German Dream Pop: Me And My Drummer

Photo by Thomas Kierok

In order for non-English-speaking bands to be heard and reach audiences outside of their respective countries, they need to have some kind of tangible, universal sound. Unsurprisingly and overwhelmingly, such a musical objective is met when a band writes and plays songs in English.

Since its formation, the German band Me And My Drummer has cultivated a following for its international appeal, in and outside of Germany. The band released its first single,”You’re A Runner,” in January of this year. The track is a clear-cut, English-pop inspired hit. Its video delivers the song very grippingly, presenting stark images of lights and darks through slow-motion shots, really capturing the simple beauty of the song. The video effectively lures viewers in with its sharp aesthetics, serving as a key introduction to the band’s repertoire. Like the single, the rest of the songs on the band’s highly hyped debut album, The Hawk, The Beak, The Prey, are very internationally welcoming. The lyrics are sang with great diction; the melodies are easy to follow and aurally agreeable.

Me And My Drummer is the German duo Charlotte Brandi and Matze Pröllochs. Brandi plays the keyboards and belts lovely lyrics and Pröllochs plays the drums (and all other forms of percussion). The two musicians met in the western German city of Tübingen while working for a theater company. Both musicians had played with various bands since their teens, so their collaboration was the result of many experiences and many styles of music. Their sound is raw, yet polished, combining naked vocals with vibrant electronic accompaniment.

The release of The Hawk, The Beak, The Prey triggered a move to Berlin, the epicenter of music in Germany. The band considers Berlin to be the optimal location. “The scene is flourishing, you meet many like-minded people, but also many people who challenge your opinions. Additionally we’ve acquired a big network of people with whom we work, including other musicians, videographers, photographers, graphic designers… There are a lot of awesome venues here too, with a demanding yet sincere audience.”

When Sinnbus Records finally released The Hawk, The Beak, The Prey in May, the response was huge. During the four months between the single and the album, the band had had an incredibly successful tour in Austria and Germany, in addition to U.K. shows that had gone exceedingly well. So when it came time for the album release in Berlin, it was no surprise that the venue sold out way before anyone had even heard the recorded songs. Sinnbus had to rush to find an accommodating solution at a later date.

The band considers the developed hype with a very practical view: “We recorded the music before any kind of attention came from outside, so we only had to deal with our own demands in the studio. But in general, we don’t feel like we are under pressure and we don’t feel like we have to fulfill certain expectations. We make the music we want to make and we have a very strong vision of what we like and where we want to go.”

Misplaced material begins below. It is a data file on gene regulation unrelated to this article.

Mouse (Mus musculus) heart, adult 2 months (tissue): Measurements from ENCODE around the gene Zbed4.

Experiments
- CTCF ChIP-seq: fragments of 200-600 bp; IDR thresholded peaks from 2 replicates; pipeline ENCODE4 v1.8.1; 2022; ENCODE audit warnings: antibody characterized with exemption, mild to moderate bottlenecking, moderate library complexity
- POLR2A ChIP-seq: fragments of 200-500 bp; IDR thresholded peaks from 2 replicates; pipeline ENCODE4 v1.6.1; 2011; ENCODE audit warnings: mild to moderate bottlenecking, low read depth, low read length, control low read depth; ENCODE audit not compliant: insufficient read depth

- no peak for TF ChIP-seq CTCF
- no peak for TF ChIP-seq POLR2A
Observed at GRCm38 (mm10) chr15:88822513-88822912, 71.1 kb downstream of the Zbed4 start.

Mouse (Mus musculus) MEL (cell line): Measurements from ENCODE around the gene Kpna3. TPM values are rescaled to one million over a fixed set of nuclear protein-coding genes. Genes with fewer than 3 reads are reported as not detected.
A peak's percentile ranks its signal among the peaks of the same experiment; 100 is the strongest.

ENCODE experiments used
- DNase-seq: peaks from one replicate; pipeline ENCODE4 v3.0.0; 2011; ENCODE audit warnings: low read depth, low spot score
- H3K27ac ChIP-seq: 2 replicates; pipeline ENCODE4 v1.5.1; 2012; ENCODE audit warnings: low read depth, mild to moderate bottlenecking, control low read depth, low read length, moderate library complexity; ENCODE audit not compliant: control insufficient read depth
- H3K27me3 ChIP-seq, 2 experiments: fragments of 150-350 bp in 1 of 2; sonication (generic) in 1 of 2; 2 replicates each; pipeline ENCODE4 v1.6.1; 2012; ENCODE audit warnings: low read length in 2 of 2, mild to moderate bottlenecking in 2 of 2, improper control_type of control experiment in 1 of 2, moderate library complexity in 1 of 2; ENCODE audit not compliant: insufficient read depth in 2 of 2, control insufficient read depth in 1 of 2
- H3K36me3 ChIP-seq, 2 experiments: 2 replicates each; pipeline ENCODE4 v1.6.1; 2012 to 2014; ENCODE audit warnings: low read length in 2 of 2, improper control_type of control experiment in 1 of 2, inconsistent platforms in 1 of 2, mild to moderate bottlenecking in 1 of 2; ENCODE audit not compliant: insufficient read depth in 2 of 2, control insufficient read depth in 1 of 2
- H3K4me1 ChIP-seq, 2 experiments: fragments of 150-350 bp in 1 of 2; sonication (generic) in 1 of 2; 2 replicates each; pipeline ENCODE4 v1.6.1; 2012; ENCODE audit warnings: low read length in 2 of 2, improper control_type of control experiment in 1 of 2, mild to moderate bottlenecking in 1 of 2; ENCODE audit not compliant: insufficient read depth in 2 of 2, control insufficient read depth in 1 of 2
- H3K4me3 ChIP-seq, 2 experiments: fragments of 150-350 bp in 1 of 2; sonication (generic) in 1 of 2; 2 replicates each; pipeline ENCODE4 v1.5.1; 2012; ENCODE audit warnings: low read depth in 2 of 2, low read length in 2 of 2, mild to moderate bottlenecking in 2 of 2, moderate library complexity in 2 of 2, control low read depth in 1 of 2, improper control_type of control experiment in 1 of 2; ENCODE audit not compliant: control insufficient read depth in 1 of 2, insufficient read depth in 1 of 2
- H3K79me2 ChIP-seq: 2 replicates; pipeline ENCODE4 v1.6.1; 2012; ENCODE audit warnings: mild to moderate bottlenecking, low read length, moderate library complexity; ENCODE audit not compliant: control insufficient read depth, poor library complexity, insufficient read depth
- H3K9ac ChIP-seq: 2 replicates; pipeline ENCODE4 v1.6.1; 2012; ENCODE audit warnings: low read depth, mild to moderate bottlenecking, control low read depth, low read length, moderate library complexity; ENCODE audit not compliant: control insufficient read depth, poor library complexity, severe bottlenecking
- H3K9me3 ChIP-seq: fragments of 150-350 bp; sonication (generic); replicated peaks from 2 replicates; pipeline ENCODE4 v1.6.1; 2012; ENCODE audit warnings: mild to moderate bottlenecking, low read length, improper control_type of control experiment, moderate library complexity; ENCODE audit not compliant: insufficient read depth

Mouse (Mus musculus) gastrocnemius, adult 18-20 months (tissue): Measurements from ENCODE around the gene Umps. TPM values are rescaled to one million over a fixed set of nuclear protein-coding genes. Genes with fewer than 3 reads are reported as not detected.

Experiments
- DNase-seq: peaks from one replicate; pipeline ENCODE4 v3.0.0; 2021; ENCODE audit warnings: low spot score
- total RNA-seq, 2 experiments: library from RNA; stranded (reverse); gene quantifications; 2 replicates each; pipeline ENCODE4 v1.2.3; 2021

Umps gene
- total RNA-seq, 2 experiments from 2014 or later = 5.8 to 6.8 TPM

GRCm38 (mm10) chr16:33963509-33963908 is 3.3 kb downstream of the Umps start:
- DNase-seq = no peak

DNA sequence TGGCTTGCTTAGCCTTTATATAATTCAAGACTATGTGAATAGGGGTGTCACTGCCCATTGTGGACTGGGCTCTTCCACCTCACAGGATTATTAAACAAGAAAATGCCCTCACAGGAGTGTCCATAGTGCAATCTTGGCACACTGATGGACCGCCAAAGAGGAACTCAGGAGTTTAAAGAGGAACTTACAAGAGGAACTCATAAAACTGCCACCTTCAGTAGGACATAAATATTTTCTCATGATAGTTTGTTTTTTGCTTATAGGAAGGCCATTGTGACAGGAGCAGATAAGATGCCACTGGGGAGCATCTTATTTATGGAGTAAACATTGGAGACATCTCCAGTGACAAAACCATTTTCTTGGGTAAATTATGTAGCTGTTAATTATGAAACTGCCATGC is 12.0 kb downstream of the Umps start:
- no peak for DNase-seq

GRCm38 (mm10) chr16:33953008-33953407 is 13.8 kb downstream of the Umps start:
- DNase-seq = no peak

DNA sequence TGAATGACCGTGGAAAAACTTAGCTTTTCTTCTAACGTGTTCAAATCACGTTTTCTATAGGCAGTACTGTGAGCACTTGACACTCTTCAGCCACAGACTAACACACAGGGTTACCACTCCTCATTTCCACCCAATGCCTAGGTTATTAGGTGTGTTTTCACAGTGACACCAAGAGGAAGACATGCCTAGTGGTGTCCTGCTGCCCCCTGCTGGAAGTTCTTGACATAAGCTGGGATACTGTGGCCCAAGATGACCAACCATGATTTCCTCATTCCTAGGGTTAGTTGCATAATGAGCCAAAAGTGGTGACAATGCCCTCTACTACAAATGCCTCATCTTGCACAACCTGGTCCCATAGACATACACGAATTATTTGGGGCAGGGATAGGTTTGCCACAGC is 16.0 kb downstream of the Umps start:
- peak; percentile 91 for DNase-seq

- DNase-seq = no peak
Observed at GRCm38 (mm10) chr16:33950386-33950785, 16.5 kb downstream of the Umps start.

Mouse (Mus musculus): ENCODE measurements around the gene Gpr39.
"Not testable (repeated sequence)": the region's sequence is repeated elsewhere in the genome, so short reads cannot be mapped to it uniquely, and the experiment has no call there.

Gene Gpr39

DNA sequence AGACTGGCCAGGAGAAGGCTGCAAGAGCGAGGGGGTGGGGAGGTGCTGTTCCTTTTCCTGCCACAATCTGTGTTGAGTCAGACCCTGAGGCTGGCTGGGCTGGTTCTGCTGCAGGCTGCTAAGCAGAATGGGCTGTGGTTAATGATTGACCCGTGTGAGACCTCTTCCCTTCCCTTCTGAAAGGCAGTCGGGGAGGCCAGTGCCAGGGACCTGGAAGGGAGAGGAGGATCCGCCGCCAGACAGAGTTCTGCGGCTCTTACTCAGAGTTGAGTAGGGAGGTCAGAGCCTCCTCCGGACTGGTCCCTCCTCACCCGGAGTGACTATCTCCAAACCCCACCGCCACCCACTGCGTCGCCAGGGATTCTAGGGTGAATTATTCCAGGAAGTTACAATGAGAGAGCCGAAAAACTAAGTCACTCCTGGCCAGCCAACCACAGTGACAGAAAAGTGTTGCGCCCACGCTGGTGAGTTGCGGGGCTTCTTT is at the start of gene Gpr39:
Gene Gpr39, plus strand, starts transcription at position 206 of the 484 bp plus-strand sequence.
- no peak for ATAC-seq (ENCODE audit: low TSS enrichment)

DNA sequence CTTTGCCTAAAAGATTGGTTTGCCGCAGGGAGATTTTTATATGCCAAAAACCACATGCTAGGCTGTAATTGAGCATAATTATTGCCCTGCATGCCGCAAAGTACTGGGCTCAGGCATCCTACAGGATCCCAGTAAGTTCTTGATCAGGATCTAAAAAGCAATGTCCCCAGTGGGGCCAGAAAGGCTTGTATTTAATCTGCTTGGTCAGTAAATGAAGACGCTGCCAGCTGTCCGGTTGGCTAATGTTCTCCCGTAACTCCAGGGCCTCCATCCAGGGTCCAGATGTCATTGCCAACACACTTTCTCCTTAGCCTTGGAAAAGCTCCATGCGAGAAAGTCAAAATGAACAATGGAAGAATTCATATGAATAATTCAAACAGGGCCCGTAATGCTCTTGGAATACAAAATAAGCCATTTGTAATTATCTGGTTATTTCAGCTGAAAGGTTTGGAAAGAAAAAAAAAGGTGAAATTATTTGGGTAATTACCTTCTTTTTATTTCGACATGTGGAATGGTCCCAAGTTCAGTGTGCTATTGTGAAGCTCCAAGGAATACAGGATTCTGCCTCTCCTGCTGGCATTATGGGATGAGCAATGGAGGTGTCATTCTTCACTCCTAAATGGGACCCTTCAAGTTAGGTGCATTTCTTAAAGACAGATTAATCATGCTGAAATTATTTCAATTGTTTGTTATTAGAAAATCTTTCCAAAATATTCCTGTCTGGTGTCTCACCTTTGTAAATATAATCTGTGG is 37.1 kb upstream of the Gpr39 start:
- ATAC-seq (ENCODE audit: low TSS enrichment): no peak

Furthermore, they acknowledge that the word “hype” can have negative connotations and can overshadow the music itself. They credit their fast success to their hard work and drive, as well as all the individual parts that helped build their name, including their single, their label, their producer (well-known and respected Tobias Siebert), and their booking agent.

When composing their music, the two write songs while jamming in their practice space or Brandi works on a piece and brings it to Pröllochs. They then work together to build the structures of the songs, including the English bits and pieces. According to the band, Brandi has always written lyrics in English, simply because it “feels very natural.” The two say the language barrier it was never a question and it was never a problem, while attesting that writing songs in English positively helps them play shows and gain fans outside of Germany. “It’s very hard for a German band that writes German lyrics to do well in foreign countries,” Pröllochs confirms.

English-speaking critics could find the musicians’ efforts confusing. Why sing in a language that is not one’s own? Isn’t that misrepresenting one’s self? But the fact is, as mentioned, singing in German would vastly restrict the band’s network. English is plainly the language that opens doors for young, talented bands. At the same time, if the bands are awful and can’t sing and can’t write in English well, then they won’t succeed. That isn’t the case with Me And My Drummer, though.

Since the album release, the band has added summer tour dates extending into the fall, including gigs in Slovakia, the Czech Republic, and Iceland, clearly pushing their resumé of shows. Because they’re a new band, their venues still vary greatly, from 50-person venues to 8,000-person festival slots. Me And My Drummer relishes in both settings, and they enjoy having the variation.

The band’s current 2012 summer dates are as follows:

11.07. DE – Bremen, Breminale
14.07. DE – Ingolstadt, Taktraum Festival
15.07. DE – Karlsruhe, Zeltival, w/ Xavier Rudd
20.07. DE – Ruesselsheim / Rhein-Main, Phono Pop Festival
21.07. DE – Stuttgart, Marienplatzfestival
27.07. DE – Diepholz, Appletree Garden Festival
28.07. DE – Wuerzburg, Fair Trade Festival
02.08. DE – Friedrichshafen, Kulturufer, w/ BOY
05.08. DE – Berlin, Zitadelle Spandau, w/ BOY
12.08. DE – Hamburg, Dockville Festival
15.08. DE – Dresden, Freilichtbühne, w/ BOY
16.08. DE – Jena, Kulturarena w/ BOY
24.08. DE – Ulm, Obstwiesenfestival
09.09. DE – Bochum, Musiksommer

For more tour dates and information, visit the band’s website. Fans can download Me And My Drummer’s second single “Heavy Weight (Edit)” here for free.


–Jen Brown


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